Bank of America, Wells Fargo, BB&T and nearly all the rest of the nation’s 18 largest banks would have enough capital to get them through another deep economic downturn, according to the results of federal “stress tests” released Thursday.
This year’s scenario included unemployment reaching 12 percent and home prices falling 20 percent. It calculates that the banks would lose a collective $462 billion over three-quarters of a year but that capital levels would remain above regulatory minimums and substantially higher than they did during the financial crisis of 2008.
Bank of America, Wells and BB&T all reported that their capital levels would bottom out at a higher level than they reported a year ago. Bank of America found itself behind rivals like JPMorgan Chase and Goldman Sachs a year ago, but posted better capital levels than the two this year.
Only Ally Financial Inc. did not pass its test this year. Ally employs several hundred people in an uptown Charlotte tower.
In another severe downturn, Charlotte-based Bank of America would stand to lose $57.5 billion in its loan portfolio, more than any other bank tested. Its loss rate, however, is lower than the average for all the banks tested.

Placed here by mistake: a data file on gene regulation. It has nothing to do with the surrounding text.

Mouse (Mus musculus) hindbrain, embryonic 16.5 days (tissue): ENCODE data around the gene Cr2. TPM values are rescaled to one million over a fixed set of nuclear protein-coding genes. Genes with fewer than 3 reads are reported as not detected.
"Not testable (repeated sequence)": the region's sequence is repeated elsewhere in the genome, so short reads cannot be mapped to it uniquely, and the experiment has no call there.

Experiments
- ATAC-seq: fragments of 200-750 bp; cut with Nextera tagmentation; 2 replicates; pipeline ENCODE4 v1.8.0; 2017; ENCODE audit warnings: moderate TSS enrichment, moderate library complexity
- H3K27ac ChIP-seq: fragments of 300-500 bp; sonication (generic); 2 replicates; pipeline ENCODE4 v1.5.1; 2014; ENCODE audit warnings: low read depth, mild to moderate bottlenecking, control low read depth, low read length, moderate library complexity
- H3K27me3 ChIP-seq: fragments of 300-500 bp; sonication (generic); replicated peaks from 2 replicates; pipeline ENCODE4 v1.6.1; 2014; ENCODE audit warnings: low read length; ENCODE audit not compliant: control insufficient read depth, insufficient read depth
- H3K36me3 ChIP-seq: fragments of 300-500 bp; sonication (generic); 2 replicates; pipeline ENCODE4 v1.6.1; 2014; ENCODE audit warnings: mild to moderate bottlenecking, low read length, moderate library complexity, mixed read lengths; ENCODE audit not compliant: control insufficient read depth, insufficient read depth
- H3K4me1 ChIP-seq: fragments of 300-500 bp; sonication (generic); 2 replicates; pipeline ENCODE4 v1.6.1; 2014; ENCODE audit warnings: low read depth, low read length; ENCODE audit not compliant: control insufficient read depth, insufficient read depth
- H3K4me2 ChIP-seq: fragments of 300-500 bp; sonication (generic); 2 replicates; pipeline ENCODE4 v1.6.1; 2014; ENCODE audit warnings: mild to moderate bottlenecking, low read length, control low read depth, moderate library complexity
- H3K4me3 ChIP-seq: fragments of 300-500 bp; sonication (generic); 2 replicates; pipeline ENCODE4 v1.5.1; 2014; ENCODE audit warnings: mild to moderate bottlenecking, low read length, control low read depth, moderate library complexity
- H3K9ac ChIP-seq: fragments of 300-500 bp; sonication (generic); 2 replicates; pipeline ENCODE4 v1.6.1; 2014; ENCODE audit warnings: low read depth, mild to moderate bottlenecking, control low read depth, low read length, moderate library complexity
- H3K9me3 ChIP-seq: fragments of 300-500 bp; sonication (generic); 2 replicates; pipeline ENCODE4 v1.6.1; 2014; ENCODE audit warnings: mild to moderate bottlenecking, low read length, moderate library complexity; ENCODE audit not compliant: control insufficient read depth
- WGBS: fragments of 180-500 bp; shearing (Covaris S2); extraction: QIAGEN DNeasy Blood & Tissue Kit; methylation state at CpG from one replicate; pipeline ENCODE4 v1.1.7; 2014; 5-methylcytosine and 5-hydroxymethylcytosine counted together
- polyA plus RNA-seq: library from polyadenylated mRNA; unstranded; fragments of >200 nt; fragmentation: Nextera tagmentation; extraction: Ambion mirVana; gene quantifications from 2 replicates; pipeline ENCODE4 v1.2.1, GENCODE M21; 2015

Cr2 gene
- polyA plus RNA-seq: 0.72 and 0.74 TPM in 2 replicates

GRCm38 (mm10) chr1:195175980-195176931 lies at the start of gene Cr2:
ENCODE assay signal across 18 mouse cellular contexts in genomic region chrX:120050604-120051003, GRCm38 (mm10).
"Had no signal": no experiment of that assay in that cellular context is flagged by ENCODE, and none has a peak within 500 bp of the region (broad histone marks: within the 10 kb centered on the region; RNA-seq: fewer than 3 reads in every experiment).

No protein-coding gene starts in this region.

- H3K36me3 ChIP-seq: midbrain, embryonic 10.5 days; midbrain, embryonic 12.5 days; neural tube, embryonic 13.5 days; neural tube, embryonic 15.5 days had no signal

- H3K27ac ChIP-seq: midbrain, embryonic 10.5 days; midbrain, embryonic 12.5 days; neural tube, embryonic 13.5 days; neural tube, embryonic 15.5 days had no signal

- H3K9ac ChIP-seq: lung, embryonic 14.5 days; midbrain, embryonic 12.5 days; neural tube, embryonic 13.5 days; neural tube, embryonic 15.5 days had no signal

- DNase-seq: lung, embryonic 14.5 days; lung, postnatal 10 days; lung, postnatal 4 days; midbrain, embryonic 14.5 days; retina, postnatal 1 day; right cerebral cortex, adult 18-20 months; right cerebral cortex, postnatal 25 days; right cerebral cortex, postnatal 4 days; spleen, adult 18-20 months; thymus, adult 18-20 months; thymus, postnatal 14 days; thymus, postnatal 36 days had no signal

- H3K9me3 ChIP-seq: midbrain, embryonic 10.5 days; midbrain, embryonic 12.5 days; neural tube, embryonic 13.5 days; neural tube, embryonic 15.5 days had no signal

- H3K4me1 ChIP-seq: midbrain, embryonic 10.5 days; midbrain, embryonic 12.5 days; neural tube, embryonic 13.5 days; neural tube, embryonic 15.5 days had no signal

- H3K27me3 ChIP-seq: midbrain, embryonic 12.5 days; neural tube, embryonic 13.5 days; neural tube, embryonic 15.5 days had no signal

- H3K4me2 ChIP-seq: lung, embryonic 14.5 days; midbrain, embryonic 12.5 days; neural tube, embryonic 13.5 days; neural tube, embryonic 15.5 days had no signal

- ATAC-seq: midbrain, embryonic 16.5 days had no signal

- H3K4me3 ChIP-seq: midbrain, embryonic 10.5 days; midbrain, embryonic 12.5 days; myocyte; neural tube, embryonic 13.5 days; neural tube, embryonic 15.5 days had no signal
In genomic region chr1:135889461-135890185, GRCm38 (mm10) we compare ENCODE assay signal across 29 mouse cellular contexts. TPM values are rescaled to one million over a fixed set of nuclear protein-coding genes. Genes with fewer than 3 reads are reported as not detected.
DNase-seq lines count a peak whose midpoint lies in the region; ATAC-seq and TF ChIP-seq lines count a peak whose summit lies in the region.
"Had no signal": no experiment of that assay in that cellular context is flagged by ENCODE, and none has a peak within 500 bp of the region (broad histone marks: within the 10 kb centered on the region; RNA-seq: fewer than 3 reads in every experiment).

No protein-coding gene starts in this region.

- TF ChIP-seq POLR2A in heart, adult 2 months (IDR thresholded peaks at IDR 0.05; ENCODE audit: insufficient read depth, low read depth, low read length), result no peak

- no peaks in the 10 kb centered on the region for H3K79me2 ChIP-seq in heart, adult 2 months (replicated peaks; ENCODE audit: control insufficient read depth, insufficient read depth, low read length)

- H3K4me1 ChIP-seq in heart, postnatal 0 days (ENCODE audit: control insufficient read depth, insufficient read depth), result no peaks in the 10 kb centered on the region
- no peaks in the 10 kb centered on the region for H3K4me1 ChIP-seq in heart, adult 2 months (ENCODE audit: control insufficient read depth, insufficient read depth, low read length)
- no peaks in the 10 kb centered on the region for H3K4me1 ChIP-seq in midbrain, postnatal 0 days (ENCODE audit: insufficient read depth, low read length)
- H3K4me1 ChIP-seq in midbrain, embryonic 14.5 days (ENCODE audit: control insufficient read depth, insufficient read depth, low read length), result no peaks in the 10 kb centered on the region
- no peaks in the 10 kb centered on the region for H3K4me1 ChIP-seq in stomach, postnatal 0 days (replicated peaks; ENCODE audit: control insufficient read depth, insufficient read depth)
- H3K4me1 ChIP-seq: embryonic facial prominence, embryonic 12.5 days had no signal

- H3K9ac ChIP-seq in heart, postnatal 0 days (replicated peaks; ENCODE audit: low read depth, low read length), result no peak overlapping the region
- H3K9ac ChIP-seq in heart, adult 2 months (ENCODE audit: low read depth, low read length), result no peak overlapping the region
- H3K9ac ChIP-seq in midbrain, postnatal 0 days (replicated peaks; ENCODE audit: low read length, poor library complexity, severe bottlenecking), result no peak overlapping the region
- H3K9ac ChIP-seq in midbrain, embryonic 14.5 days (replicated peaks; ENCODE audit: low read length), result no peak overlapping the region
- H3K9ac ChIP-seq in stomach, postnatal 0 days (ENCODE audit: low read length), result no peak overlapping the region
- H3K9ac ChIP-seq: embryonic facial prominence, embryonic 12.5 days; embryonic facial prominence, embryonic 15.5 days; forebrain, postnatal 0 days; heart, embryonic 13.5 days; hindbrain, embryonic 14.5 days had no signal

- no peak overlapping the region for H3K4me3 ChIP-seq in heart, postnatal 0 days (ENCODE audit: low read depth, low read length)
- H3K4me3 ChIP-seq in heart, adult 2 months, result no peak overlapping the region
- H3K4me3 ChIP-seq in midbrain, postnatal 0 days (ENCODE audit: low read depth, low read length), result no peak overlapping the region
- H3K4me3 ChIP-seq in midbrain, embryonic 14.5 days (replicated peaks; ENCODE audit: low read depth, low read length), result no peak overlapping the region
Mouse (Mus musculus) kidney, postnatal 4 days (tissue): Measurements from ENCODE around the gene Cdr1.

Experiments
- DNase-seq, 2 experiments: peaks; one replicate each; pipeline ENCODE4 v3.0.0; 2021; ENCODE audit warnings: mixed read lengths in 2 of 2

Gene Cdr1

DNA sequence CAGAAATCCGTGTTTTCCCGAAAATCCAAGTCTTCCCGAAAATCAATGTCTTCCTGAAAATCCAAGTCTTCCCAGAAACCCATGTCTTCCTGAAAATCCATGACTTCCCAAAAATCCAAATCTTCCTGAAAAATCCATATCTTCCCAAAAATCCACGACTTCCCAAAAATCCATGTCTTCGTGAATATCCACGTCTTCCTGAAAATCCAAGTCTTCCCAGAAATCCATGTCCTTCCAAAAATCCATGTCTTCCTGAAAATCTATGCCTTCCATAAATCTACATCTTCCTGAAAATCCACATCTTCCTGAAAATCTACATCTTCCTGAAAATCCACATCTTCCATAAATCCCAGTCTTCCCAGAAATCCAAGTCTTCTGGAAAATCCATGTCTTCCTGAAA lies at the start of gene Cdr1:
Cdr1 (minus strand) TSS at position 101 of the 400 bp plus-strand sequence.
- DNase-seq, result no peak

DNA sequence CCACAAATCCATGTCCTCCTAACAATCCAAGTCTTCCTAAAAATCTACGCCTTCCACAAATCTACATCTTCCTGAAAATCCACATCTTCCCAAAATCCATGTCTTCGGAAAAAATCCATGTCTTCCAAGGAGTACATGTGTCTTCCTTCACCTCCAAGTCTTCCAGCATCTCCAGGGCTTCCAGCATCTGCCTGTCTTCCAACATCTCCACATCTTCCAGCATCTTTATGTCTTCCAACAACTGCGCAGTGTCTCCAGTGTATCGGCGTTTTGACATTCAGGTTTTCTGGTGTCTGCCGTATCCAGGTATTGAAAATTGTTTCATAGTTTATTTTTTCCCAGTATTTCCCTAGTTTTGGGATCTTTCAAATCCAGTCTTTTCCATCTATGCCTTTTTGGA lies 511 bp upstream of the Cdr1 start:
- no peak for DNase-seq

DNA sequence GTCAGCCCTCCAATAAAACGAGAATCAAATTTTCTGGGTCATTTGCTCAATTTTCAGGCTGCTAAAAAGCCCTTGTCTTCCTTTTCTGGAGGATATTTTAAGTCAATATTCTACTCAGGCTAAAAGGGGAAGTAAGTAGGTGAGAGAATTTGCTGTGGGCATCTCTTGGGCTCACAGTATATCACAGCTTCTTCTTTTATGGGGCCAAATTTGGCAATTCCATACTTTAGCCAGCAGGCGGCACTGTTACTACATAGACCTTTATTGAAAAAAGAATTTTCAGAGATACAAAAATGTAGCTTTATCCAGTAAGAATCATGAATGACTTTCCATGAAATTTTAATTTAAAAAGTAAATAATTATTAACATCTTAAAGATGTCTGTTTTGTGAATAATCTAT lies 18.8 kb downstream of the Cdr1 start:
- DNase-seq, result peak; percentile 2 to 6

Wells Fargo, which has its East Cost regional headquarters in Charlotte, would lose $53.8 billion on its loans.
This is the third year that the Federal Reserve has conducted the stress tests, which are now mandated by the Dodd-Frank financial reform law.
“The stress tests are a tool to gauge the resiliency of the financial sector,” Federal Reserve Governor Daniel Tarullo said in a statement. “Significant increases in both the quality and quantity of bank capital during the past four years help ensure that banks can continue to lend to consumers and businesses, even in times of economic difficulty.”
Thursday’s stress test results assumed a steady dividend and no share buybacks. More important to investors will be next week’s release of the Federal Reserve’s capital analysis, which evaluates the dividend and stock plans banks have submitted for the year ahead.
The results are expected to touch off a wave of announcements by the banks about increased dividends and stock buy-back plans.
Last year, the two were released together.
Bank of America is expected to be able to increase its dividend, which has been stuck at a penny per share since the financial crisis. Memorably, the bank asked for permission to increase the dividend in its 2011 capital plan, but it was rejected.
The Charlotte bank did not ask for permission to raise its dividend in last year’s capital plan, and passed its stress test. Wells Fargo increased its dividend to 22 cents from 12 cents after last year’s announcement.
Executives at Bank of America have been careful not to make any projections about its capital plan this year.
Dunn: 704-358-5235 Twitter: @andrew_dunn